President Joe Biden laced into Donald Trump on May 8, over a failed project in the previous administration that was supposed to bring thousands of new jobs into southeastern Wisconsin and trumpeted new economic investments under his watch that are coming to the same spot.

That location in the battleground state will now be the site of a new data center from Microsoft, whose president credited the Biden administration’s economic policies for paving the way for the new investments. For President Biden, it offered another point of contrast between him and Trump, who had promised a $10 billion investment by the Taiwan-based electronics giant Foxconn that never came.

“In fact, he came here with your senator, Ron Johnson, literally holding a golden shovel, promising to build the eighth wonder of the world. You kidding me?” President Biden told the crowd of about 300 people, who clapped and cheered loudly as he spoke. “They dug a hole with those golden shovels, and then they fell into it.”

Noting that 100 homes were destroyed to make way for the project, which wasted hundreds of millions of dollars, President Biden added a jab: “Foxconn turned out to be just that — a con. Go figure.”

President Biden was in Sturtevant, in Racine County, to promote the $3.3 billion Microsoft data center, which the Democratic president said will employ about 2,300 union construction workers to build it and then 2,000 permanent employees to staff it.

Microsoft’s president Brad Smith said in an interview that Microsoft had a “steadfast commitment to under-promising and over-delivering” and praised the Biden administration and the state’s Democratic governor, Tony Evers, for economic policies that set the stage for the developments announced on May 8.

But the President was eager to take the credit and use the opportunity to repeatedly take swings at Trump, arguing that his presumptive Republican challenger embraced the same type of “trickle-down economics” that Biden abhors and failed to revive domestic manufacturing during his four years in the White House.

“Folks, during the previous administration, my predecessor made promises, which he broke more than kept, left a lot of people behind in communities like Racine,” President Biden said. “On my watch, we make promises, and we keep promises.”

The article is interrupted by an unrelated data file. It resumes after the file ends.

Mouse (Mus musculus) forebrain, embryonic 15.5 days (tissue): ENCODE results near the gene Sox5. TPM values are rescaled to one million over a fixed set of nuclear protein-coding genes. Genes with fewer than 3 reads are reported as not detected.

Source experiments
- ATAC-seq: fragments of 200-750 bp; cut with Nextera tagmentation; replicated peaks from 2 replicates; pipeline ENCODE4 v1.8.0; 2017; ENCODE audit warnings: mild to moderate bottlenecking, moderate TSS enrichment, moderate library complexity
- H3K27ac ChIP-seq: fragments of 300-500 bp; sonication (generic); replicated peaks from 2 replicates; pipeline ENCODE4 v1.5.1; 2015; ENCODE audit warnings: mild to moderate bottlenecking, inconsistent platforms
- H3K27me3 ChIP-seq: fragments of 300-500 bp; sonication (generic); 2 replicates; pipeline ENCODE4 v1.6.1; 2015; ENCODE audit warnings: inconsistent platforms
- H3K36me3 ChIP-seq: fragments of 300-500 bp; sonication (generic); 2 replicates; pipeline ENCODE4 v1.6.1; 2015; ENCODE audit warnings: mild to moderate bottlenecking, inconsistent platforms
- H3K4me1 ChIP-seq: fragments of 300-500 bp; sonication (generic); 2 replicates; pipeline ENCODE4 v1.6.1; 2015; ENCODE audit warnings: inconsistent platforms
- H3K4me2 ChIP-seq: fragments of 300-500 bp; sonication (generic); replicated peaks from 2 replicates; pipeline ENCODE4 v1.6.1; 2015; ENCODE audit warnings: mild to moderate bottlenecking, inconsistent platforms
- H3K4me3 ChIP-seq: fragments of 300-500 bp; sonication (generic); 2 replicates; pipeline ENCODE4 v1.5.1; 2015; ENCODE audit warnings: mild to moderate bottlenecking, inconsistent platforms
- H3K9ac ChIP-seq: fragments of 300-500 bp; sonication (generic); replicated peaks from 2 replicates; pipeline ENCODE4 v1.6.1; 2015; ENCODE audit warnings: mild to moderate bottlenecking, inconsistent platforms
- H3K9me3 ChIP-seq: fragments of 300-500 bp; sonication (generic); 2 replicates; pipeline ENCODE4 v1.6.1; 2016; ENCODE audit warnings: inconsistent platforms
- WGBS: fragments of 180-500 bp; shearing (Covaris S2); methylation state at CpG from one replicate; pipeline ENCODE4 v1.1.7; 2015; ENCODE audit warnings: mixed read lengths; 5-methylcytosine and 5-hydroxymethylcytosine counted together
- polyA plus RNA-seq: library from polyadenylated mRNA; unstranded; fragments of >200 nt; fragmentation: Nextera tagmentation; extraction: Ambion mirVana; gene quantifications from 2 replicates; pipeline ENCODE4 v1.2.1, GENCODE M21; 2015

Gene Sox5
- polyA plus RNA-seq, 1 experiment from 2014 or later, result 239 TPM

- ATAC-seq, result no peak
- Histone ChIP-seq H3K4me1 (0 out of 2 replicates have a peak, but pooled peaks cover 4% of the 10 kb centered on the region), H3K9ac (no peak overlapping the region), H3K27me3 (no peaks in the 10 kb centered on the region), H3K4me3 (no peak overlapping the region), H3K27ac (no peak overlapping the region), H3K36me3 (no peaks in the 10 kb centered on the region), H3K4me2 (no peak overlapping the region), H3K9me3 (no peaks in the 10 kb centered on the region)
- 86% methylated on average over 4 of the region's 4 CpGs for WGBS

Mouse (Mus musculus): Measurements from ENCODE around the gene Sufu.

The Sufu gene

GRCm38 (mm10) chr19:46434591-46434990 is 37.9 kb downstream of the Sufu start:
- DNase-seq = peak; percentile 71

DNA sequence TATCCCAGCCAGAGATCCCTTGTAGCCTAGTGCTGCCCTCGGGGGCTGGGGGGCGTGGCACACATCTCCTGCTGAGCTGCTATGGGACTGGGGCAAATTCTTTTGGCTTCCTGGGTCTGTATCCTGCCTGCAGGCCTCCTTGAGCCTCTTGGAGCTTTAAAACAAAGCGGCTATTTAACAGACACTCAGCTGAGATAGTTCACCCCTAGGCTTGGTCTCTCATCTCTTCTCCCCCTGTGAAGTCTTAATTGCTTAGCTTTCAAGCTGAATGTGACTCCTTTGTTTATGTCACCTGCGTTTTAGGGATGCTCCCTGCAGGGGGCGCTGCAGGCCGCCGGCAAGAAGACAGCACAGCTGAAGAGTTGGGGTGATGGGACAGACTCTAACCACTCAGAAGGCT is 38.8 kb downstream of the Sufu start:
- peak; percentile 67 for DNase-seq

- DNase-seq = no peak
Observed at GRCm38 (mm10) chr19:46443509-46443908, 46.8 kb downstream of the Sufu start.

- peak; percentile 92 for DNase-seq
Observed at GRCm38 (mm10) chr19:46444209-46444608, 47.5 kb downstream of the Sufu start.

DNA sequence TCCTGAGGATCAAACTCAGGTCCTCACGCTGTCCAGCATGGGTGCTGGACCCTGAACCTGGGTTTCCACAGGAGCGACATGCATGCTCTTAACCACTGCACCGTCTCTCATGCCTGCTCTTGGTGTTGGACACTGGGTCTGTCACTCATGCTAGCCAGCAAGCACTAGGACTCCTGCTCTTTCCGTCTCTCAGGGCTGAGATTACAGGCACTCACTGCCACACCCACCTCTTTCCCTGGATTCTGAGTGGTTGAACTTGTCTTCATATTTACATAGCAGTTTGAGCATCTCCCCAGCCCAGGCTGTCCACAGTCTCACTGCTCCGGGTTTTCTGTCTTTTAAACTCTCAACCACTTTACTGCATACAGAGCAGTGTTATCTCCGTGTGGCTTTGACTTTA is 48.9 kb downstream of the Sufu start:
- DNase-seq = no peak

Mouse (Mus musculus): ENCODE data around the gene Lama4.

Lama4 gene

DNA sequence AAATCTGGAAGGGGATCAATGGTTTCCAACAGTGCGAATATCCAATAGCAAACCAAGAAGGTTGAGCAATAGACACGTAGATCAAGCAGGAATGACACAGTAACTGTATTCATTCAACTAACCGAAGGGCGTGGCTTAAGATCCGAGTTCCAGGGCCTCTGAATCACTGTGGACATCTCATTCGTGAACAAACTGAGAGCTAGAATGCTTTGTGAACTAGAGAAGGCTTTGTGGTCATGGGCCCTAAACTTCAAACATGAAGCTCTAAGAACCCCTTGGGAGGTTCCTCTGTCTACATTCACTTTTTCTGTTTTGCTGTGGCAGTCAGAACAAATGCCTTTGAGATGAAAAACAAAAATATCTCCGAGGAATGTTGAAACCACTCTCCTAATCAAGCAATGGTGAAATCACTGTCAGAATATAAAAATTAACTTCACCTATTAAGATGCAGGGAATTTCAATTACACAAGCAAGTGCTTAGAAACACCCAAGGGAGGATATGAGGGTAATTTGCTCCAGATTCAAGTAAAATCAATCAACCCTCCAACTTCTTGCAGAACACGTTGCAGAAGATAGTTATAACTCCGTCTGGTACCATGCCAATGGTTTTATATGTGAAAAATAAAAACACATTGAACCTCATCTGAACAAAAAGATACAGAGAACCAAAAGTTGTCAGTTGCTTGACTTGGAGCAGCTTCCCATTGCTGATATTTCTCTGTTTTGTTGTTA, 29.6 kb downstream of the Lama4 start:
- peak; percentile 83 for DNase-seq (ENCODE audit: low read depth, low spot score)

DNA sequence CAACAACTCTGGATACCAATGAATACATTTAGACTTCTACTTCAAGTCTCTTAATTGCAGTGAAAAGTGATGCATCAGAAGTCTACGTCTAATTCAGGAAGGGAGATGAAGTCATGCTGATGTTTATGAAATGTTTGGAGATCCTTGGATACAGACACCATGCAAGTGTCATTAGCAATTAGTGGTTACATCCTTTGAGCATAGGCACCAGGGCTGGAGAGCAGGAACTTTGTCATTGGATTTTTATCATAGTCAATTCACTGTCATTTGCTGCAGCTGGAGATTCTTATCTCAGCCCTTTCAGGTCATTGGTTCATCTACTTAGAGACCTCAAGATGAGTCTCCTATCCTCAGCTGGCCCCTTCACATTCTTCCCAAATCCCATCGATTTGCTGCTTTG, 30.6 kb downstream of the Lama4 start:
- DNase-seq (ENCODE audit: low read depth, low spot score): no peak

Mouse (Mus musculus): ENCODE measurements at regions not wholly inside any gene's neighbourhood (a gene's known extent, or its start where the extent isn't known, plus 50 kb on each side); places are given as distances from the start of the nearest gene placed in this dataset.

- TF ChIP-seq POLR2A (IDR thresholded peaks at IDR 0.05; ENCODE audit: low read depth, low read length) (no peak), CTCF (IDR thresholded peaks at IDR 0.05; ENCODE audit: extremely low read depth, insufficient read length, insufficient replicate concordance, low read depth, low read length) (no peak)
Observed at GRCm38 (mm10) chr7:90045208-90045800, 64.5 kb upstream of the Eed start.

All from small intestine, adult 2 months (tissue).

Trump’s campaign did not address the failure of Foxconn or the political scams surrounding it, but did push back against the success of “Bidenomics.” Republican National Committee chairman Michael Whatle also tried to blame President Biden for Wisconsin’s agricultural situation, a problem created by Trump’s anti-immigration policy that left farms without workers.

Foxconn, meanwhile, claimed its current Wisconsin operation “greatly contributes” to the company, which has invested roughly $1 billion in the state and now employs more than 1,000 people at Foxconn Wisconsin.

Wisconsin Republican U.S. Representative Bryan Steil, who represents the district where President Biden was visiting on May 8, said the Microsoft announcement was good for workers.

After his speech in Sturtevant, President Biden made a campaign stop to speak with Black voters about the stakes of the November election.

Racine County is a critical location. All but five of the past 33 winning presidential candidates carried it. Trump is one of the five. He won Racine County but lost the election. Biden was the first Democrat since 1976 to win Wisconsin without carrying Racine County.

The race is expected to be close in Wisconsin, where four of the past six presidential elections have been decided by less than a percentage point. Biden won by just under 21,000 votes in 2020. A recent Marquette University poll showed that Republican voters in Wisconsin are somewhat more enthusiastic about the election than Democrats.

Biden’s trip to Wisconsin, his fourth of the year and 11th as president, came as his reelection also sharpened its outreach to minority voters on the airwaves. It announced the launch of a new, $14 million digital and television blitz that follows the $30 million effort that began after his State of the Union address in early March.

One of the new ads in the latest ad campaign focuses on Trump’s failed yet determined push to repeal the Affordable Care Act. A significant portion of the $14 million campaign starting Wednesday will go into Black and Hispanic media, as well as Asian American print and radio, according to the campaign.

By the end of May, Biden’s reelection effort will have more than 200 offices and roughly 500 staff members in place, according to Dan Kanninen, the campaign’s battleground director. Those figures include offices in areas that traditionally haven’t seen investments by Democrats in pockets of Michigan, Arizona and North Carolina.

While Microsoft has been ramping up artificial intelligence-driven data center construction around the world, “this one is more important than many because there is more land and ultimately access to power available,” said Smith, who as a child lived in the area where the center is being built.

Once in operation, however, even the most powerful data centers typically employ a relatively small group of full-time employees to oversee them. Microsoft will have about 500, pulling from highly skilled workers in the corridor between Milwaukee and Chicago, Smith said.

However, he argued that the bigger impact for the region would be in the technology itself and broader investments in preparing the Upper Midwest for its impacts.

“This is about the competitiveness of manufacturing in places like Wisconsin and Michigan and Pennsylvania, and Ohio,” Smith said.

Colleen Long, Seung Min Kim, and MI Staff

Associated Press


Evan Vucci (AP), Morry Gash (AP), and Dita Alangkara (AP)